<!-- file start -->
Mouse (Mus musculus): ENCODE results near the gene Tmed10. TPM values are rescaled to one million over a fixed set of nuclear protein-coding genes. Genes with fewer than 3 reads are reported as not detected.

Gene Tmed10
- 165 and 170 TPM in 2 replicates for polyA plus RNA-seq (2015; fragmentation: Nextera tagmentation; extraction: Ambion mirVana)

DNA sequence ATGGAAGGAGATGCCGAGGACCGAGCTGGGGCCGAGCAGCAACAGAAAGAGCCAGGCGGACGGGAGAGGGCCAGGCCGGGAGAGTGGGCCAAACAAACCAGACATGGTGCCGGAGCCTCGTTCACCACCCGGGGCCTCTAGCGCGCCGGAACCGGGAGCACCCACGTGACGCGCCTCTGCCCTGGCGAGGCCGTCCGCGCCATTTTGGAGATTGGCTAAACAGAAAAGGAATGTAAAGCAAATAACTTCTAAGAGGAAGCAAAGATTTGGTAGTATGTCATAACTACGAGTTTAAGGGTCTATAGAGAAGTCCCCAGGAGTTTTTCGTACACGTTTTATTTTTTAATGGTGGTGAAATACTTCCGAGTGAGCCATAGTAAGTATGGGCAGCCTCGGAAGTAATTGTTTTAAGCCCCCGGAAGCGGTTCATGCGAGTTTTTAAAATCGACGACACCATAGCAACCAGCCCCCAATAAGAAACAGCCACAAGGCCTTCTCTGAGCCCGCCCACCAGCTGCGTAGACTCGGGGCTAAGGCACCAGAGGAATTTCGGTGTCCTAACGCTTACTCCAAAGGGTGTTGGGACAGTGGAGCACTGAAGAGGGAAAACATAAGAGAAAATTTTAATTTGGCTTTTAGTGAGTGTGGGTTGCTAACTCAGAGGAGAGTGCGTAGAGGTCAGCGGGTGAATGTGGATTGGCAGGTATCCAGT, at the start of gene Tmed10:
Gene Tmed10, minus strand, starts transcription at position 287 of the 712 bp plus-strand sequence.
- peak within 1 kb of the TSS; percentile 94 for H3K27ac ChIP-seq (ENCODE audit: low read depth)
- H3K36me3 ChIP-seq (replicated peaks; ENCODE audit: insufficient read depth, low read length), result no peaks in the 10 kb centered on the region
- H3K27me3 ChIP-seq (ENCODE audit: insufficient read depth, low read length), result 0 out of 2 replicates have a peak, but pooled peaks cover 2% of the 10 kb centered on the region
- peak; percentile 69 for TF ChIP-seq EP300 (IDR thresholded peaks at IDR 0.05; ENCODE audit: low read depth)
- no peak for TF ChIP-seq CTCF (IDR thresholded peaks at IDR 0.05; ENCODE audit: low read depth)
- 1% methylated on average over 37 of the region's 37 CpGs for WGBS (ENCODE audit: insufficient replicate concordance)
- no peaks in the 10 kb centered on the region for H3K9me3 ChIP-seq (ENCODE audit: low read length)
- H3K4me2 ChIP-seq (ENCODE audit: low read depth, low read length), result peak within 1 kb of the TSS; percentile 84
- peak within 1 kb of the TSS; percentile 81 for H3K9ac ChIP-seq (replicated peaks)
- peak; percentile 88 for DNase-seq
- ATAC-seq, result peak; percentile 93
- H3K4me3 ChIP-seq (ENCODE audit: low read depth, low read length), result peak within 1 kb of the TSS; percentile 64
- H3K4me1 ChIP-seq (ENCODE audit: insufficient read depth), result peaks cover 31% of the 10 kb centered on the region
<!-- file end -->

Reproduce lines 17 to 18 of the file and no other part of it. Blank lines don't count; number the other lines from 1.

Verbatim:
- H3K4me3 ChIP-seq (ENCODE audit: low read depth, low read length), result peak within 1 kb of the TSS; percentile 64
- H3K4me1 ChIP-seq (ENCODE audit: insufficient read depth), result peaks cover 31% of the 10 kb centered on the region